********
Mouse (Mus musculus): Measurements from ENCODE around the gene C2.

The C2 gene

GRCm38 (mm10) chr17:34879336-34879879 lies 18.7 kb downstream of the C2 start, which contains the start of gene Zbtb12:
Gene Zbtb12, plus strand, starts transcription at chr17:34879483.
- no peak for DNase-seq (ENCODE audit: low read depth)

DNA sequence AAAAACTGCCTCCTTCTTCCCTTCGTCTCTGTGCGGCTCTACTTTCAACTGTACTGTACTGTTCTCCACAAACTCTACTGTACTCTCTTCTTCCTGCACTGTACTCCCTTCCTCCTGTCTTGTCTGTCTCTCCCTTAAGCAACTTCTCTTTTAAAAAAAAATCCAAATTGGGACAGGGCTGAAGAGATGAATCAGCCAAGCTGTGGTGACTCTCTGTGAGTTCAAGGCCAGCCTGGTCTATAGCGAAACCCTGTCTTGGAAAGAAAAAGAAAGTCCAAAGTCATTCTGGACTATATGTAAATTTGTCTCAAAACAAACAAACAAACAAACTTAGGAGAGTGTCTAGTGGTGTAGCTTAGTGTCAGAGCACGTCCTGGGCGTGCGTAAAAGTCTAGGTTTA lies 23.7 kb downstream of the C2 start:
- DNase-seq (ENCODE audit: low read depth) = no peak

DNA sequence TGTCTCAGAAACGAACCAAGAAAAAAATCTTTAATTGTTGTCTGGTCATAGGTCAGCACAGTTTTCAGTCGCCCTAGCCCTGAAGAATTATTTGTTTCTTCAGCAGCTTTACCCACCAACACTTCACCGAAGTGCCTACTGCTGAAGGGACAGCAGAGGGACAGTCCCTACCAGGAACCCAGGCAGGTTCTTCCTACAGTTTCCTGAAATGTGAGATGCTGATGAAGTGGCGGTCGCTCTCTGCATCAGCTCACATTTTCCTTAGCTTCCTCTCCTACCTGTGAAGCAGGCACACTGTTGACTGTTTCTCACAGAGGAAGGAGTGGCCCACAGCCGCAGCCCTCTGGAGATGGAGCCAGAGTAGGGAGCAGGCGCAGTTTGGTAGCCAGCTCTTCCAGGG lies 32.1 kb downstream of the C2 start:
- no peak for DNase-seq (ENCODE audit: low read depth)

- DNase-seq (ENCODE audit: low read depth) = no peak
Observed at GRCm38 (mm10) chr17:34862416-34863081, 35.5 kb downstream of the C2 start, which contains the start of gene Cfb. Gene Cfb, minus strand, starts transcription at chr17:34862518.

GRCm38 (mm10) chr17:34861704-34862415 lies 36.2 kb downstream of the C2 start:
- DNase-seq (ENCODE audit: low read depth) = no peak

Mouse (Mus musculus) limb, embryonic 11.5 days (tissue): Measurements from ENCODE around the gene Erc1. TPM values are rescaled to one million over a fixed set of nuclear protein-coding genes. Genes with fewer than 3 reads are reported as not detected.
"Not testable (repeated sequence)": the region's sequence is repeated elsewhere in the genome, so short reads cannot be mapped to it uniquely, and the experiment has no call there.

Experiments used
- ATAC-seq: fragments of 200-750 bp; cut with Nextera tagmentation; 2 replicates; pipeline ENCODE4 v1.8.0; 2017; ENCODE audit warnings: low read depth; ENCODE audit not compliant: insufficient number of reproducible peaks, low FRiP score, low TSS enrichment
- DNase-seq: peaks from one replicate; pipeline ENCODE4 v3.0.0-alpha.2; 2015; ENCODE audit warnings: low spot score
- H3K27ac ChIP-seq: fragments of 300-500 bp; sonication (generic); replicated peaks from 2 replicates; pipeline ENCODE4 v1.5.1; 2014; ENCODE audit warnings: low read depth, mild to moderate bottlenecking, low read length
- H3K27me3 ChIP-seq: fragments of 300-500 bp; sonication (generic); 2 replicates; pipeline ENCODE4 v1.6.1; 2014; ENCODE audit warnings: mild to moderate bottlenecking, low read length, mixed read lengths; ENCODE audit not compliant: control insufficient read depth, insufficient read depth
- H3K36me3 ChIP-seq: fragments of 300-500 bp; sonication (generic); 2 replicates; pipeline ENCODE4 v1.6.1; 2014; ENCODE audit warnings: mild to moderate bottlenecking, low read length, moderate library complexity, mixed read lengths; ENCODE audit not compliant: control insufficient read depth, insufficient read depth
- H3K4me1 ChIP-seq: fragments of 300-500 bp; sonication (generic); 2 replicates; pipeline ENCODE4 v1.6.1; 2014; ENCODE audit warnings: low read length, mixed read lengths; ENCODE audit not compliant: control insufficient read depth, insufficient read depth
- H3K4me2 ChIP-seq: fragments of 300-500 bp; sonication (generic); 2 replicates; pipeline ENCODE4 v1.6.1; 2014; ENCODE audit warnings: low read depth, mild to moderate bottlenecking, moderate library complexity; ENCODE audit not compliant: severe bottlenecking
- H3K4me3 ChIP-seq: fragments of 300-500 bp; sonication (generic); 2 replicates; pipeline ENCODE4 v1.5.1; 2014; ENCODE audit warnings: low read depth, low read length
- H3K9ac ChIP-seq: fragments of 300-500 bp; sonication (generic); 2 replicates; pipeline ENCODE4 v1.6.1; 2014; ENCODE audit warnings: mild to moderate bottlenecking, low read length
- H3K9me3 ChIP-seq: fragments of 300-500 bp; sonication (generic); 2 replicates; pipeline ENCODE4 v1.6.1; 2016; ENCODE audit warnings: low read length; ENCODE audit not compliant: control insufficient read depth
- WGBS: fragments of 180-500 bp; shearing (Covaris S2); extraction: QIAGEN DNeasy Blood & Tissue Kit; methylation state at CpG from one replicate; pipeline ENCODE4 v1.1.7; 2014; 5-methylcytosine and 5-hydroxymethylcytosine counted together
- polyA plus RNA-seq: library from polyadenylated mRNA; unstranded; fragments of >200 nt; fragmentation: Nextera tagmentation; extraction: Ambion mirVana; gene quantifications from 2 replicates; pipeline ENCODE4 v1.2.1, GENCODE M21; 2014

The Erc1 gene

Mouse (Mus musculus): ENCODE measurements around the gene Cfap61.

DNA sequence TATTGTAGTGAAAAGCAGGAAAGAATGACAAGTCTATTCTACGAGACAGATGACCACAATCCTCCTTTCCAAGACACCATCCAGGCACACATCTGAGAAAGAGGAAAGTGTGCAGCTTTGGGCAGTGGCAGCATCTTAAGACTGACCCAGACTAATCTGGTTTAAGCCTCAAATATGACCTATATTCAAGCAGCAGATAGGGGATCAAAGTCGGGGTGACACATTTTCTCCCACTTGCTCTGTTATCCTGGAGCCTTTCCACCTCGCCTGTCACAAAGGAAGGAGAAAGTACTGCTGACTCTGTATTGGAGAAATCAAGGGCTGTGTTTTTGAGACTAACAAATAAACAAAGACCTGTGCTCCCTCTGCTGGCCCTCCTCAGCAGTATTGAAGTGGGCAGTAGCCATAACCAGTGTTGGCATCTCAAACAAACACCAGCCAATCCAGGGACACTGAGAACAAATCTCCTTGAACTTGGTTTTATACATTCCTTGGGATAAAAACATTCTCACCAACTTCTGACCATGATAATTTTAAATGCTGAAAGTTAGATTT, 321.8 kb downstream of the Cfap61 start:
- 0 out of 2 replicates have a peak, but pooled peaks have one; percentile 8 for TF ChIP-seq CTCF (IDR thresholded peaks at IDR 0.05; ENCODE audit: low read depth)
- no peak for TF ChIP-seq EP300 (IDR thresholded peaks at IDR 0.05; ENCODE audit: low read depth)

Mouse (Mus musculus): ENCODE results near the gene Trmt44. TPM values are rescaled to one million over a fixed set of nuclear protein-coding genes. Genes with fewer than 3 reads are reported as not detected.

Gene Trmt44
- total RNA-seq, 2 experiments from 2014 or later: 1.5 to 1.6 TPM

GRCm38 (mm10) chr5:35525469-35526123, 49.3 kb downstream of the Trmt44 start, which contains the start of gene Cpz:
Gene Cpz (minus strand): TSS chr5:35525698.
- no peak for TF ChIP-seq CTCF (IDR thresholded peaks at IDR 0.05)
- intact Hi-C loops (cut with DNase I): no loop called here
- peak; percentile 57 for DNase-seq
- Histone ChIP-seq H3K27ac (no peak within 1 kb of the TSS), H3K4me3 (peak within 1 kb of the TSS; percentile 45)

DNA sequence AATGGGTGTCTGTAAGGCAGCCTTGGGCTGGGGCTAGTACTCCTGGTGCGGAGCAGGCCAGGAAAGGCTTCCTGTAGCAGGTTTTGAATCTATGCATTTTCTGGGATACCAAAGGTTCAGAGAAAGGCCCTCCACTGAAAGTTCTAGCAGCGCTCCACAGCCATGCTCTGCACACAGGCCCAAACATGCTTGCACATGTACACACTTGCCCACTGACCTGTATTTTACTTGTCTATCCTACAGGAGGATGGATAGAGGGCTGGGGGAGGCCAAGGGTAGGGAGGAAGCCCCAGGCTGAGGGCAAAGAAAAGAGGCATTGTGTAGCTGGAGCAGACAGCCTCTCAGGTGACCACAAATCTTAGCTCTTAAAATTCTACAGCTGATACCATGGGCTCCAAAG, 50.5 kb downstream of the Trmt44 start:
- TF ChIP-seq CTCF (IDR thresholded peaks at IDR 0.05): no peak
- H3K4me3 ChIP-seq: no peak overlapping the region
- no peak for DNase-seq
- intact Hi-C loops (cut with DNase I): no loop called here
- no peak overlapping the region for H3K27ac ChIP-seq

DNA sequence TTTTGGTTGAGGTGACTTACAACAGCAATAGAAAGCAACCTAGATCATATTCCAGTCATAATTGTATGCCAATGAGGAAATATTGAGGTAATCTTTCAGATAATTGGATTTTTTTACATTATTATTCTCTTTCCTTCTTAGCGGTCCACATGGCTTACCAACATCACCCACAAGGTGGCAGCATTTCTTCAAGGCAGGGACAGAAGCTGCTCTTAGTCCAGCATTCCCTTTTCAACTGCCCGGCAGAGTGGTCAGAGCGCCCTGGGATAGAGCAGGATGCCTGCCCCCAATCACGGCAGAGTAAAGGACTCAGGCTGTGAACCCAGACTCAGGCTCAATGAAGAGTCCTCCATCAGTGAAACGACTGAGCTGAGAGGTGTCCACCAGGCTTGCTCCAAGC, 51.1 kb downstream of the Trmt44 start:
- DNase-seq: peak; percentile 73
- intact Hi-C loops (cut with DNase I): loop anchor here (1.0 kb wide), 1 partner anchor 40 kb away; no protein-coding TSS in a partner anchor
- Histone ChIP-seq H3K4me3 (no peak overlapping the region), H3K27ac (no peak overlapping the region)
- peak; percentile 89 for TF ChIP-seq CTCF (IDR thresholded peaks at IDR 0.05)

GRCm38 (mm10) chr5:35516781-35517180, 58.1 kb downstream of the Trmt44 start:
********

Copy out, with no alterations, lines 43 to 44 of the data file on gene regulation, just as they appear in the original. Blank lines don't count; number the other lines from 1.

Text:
DNA sequence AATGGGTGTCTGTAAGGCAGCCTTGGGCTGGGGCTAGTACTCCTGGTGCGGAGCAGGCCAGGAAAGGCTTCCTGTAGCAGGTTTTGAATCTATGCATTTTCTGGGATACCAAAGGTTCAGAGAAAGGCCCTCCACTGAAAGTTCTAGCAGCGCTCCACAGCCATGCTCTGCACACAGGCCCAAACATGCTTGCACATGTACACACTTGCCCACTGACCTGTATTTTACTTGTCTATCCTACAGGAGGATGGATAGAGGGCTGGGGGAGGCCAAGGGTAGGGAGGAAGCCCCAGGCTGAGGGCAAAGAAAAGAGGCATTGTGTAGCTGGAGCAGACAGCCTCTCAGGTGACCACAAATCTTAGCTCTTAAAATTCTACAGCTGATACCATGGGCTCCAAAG, 50.5 kb downstream of the Trmt44 start:
- TF ChIP-seq CTCF (IDR thresholded peaks at IDR 0.05): no peak